4 Industry Tips on A/B Testing Your Email Marketing

Email marketing, while one of the first forms of digital marketing, is still resoundingly effective and hugely valuable to your overall campaign. But when was the last time you evaluated your email marketing, and made improvements? Bulk email software service providers can often help you with this task, but for Perth businesses who are tackling their own email marketing, we’ve broken down the basics for A/B testing and how to apply it. About A/B Testing

By using A/B testing, you can compare results from different variables, to see how some adjustments may positively or negatively affect your results. For example, you may choose to apply split texting to your subject line of the email, and send out the same email but with that adjustment made. You will be able to see from the results which subject line is more appealing to your audience, and use this information when you’re developing further campaigns. You can choose your variable, and you might be surprised by how the little things can affect your customer base! Some variables you may wish to test can include: Call to action (“Download Free Brochure!” vs “Click Here To Find Out How”) Subject line (“Storewide Discounts Today Only!” vs “Exclusive Offer”) Whether to include testimonials Message format and layout Personalisation, including the recipients name or other formalities Content, from text to imagery, or video links Headline The offer you’re promoting Then, your email list will be divided evenly, and each recipient will receive one of the variations. It gets really exciting when you the results start showing, and you get a tangible insight into what makes your consumers tick- or, you may find out that a certain variable is particularly unappealing to them, which is also extremely useful to know. Who To Test? Usually, testing your whole list is best, as it gives you the greatest amount of feedback. The aim of A/B testing is to continuously build on your buyer persona, so you want to ensure that you are casting the widest net possible. It’s also important to ensure that your email list will be divided up evenly and randomly, as this can skew results. For example, if you divide your list into age demographics, certain changes might have a huge return on one variable group and mislead you into thinking that your buyers are all looking for that style of communication.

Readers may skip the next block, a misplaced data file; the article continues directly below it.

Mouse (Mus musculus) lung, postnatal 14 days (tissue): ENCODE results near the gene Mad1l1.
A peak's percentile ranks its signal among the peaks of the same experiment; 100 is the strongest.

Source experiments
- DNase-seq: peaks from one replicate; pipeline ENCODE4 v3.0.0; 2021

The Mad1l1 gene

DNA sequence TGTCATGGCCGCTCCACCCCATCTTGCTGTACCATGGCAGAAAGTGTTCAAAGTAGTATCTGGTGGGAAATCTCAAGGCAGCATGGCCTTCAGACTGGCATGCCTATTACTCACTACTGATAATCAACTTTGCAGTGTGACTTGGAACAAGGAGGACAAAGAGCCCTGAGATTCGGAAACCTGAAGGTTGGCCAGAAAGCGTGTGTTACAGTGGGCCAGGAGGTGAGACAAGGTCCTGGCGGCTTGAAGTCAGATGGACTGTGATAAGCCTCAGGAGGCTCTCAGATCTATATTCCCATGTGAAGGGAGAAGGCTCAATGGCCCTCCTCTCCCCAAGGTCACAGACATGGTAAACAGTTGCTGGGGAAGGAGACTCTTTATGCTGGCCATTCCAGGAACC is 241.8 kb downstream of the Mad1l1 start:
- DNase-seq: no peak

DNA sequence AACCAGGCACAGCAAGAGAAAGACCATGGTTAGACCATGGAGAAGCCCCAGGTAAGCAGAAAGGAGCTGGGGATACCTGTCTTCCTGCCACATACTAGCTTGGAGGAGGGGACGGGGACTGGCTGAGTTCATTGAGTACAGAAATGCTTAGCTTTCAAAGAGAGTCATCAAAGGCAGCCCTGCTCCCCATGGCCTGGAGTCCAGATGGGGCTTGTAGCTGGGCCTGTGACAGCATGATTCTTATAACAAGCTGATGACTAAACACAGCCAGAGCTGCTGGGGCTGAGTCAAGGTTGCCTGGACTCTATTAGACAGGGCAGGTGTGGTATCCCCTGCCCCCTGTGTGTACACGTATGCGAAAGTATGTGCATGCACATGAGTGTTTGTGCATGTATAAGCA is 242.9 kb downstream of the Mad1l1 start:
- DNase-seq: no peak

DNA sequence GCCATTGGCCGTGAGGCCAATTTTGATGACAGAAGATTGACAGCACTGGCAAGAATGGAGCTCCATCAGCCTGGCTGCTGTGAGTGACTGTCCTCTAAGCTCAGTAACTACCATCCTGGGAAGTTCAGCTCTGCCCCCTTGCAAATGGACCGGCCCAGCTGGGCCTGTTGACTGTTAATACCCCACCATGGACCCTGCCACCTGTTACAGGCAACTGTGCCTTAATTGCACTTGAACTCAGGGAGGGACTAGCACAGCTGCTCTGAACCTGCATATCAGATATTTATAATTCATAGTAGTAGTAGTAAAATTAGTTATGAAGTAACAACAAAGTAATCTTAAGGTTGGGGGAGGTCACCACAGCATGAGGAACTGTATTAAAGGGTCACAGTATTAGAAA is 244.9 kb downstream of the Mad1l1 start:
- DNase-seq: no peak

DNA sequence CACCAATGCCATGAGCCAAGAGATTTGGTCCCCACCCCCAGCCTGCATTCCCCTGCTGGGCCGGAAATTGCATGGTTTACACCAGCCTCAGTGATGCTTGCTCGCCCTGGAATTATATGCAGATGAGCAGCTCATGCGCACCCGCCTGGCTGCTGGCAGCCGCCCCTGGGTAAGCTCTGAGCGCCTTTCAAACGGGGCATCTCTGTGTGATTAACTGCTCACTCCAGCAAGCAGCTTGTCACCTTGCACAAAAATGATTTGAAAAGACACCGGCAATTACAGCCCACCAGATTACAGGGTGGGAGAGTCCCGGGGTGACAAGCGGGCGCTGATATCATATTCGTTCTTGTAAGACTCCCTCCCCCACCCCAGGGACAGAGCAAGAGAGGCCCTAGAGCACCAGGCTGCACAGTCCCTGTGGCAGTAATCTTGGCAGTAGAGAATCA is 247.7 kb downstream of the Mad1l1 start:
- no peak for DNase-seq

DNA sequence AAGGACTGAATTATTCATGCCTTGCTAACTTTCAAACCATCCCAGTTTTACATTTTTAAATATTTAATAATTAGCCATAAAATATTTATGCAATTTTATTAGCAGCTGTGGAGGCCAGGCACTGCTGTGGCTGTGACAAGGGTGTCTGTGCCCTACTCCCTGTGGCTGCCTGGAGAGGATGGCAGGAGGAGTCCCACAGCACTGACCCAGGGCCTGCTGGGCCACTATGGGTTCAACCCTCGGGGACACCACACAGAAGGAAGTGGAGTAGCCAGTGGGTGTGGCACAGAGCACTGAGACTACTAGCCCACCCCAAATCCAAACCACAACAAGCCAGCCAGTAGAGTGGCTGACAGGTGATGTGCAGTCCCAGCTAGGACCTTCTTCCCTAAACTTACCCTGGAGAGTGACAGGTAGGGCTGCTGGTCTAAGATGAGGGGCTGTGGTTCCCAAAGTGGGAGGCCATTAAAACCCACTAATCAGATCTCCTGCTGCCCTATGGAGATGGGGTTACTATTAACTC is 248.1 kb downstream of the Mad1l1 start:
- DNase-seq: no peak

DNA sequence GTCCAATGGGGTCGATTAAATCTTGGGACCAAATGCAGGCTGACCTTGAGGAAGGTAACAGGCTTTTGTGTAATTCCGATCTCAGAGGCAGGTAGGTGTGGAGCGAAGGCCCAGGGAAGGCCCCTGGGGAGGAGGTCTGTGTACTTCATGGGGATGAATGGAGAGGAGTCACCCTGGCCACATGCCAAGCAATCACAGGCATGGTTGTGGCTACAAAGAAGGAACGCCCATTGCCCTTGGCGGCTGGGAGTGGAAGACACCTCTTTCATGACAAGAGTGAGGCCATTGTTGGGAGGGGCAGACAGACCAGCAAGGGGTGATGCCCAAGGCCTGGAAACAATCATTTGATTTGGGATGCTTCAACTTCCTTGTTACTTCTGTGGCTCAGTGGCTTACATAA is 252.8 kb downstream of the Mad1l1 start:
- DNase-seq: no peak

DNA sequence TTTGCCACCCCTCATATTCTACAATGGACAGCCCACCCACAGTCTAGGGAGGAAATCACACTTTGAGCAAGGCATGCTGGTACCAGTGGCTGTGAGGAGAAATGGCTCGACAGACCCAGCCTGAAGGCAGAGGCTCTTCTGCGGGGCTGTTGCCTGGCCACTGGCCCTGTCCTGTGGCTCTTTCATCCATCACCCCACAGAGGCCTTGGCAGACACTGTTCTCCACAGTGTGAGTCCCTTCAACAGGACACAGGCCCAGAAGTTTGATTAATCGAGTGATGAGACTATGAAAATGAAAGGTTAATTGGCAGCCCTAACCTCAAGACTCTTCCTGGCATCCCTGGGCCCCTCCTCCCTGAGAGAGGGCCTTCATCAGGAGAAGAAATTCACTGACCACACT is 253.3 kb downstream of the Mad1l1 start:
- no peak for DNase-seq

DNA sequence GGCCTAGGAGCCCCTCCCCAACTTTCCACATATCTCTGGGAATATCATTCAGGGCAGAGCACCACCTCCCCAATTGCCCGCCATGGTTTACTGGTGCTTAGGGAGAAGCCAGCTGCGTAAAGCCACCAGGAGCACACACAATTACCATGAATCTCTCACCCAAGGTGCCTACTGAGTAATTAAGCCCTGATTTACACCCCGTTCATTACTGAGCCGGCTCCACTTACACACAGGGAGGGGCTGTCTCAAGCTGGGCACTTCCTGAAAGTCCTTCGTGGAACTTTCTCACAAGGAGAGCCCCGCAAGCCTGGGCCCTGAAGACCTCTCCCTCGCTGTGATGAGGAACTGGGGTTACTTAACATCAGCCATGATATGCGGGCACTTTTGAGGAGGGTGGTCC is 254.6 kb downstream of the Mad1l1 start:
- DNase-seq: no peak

Define Your Success Before you even decide on your variable, you’ll need to decide what you are going to look for. A great place to start is at your email conversion track record so far, and building goals from that. You might even just want people to open the email- which can sometimes be hard enough. Results can be determined through: The open rate, are they actually opening it? The click through rate, are they clicking into the email? The conversion rate, are they on your website and converting into customers? Extra Tips: Make your sample groups as large as you can for more accurate feedback Test early and often, to find the best results in time Split test simultaneously, to reduce any time-based factors which could alter results Only test one variable at a time, so you know where your results are coming from

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